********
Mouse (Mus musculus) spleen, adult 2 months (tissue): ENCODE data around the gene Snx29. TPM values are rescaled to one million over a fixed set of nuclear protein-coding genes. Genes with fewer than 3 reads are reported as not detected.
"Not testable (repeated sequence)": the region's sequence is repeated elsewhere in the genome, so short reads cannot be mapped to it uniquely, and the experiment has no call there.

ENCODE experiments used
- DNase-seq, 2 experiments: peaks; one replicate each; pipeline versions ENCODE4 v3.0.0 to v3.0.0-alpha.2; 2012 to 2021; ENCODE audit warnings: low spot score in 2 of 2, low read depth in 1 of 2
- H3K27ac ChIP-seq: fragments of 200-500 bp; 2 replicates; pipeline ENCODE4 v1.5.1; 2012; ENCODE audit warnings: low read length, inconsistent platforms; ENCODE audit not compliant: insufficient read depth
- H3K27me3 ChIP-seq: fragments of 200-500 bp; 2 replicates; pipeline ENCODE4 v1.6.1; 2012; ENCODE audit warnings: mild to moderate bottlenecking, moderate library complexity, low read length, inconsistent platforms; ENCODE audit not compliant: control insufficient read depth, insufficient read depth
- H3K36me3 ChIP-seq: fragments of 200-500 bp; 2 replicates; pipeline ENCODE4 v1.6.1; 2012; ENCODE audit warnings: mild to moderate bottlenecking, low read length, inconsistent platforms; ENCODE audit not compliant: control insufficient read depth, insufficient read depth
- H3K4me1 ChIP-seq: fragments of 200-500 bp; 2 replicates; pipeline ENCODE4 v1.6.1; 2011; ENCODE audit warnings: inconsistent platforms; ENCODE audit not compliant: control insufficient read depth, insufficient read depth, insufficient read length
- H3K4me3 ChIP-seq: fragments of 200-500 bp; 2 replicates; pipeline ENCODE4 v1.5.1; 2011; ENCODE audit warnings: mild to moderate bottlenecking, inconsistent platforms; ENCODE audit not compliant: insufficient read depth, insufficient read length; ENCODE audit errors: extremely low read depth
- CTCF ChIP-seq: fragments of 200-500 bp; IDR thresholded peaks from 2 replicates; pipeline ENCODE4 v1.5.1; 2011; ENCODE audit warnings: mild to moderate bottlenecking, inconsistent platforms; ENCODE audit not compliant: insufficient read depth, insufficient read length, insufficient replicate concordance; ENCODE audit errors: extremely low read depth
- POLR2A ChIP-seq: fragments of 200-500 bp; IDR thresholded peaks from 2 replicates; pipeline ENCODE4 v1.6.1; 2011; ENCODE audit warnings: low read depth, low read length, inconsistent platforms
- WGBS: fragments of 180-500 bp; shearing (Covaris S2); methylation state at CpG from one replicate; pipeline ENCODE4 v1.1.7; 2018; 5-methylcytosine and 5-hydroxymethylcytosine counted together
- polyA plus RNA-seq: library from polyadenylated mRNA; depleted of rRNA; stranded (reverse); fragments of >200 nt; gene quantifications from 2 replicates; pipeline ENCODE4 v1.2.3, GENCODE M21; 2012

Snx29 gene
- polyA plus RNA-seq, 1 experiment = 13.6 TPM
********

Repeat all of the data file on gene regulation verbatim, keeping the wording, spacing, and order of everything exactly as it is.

Mouse (Mus musculus) spleen, adult 2 months (tissue): ENCODE data around the gene Snx29. TPM values are rescaled to one million over a fixed set of nuclear protein-coding genes. Genes with fewer than 3 reads are reported as not detected.
"Not testable (repeated sequence)": the region's sequence is repeated elsewhere in the genome, so short reads cannot be mapped to it uniquely, and the experiment has no call there.

ENCODE experiments used
- DNase-seq, 2 experiments: peaks; one replicate each; pipeline versions ENCODE4 v3.0.0 to v3.0.0-alpha.2; 2012 to 2021; ENCODE audit warnings: low spot score in 2 of 2, low read depth in 1 of 2
- H3K27ac ChIP-seq: fragments of 200-500 bp; 2 replicates; pipeline ENCODE4 v1.5.1; 2012; ENCODE audit warnings: low read length, inconsistent platforms; ENCODE audit not compliant: insufficient read depth
- H3K27me3 ChIP-seq: fragments of 200-500 bp; 2 replicates; pipeline ENCODE4 v1.6.1; 2012; ENCODE audit warnings: mild to moderate bottlenecking, moderate library complexity, low read length, inconsistent platforms; ENCODE audit not compliant: control insufficient read depth, insufficient read depth
- H3K36me3 ChIP-seq: fragments of 200-500 bp; 2 replicates; pipeline ENCODE4 v1.6.1; 2012; ENCODE audit warnings: mild to moderate bottlenecking, low read length, inconsistent platforms; ENCODE audit not compliant: control insufficient read depth, insufficient read depth
- H3K4me1 ChIP-seq: fragments of 200-500 bp; 2 replicates; pipeline ENCODE4 v1.6.1; 2011; ENCODE audit warnings: inconsistent platforms; ENCODE audit not compliant: control insufficient read depth, insufficient read depth, insufficient read length
- H3K4me3 ChIP-seq: fragments of 200-500 bp; 2 replicates; pipeline ENCODE4 v1.5.1; 2011; ENCODE audit warnings: mild to moderate bottlenecking, inconsistent platforms; ENCODE audit not compliant: insufficient read depth, insufficient read length; ENCODE audit errors: extremely low read depth
- CTCF ChIP-seq: fragments of 200-500 bp; IDR thresholded peaks from 2 replicates; pipeline ENCODE4 v1.5.1; 2011; ENCODE audit warnings: mild to moderate bottlenecking, inconsistent platforms; ENCODE audit not compliant: insufficient read depth, insufficient read length, insufficient replicate concordance; ENCODE audit errors: extremely low read depth
- POLR2A ChIP-seq: fragments of 200-500 bp; IDR thresholded peaks from 2 replicates; pipeline ENCODE4 v1.6.1; 2011; ENCODE audit warnings: low read depth, low read length, inconsistent platforms
- WGBS: fragments of 180-500 bp; shearing (Covaris S2); methylation state at CpG from one replicate; pipeline ENCODE4 v1.1.7; 2018; 5-methylcytosine and 5-hydroxymethylcytosine counted together
- polyA plus RNA-seq: library from polyadenylated mRNA; depleted of rRNA; stranded (reverse); fragments of >200 nt; gene quantifications from 2 replicates; pipeline ENCODE4 v1.2.3, GENCODE M21; 2012

Snx29 gene
- polyA plus RNA-seq, 1 experiment = 13.6 TPM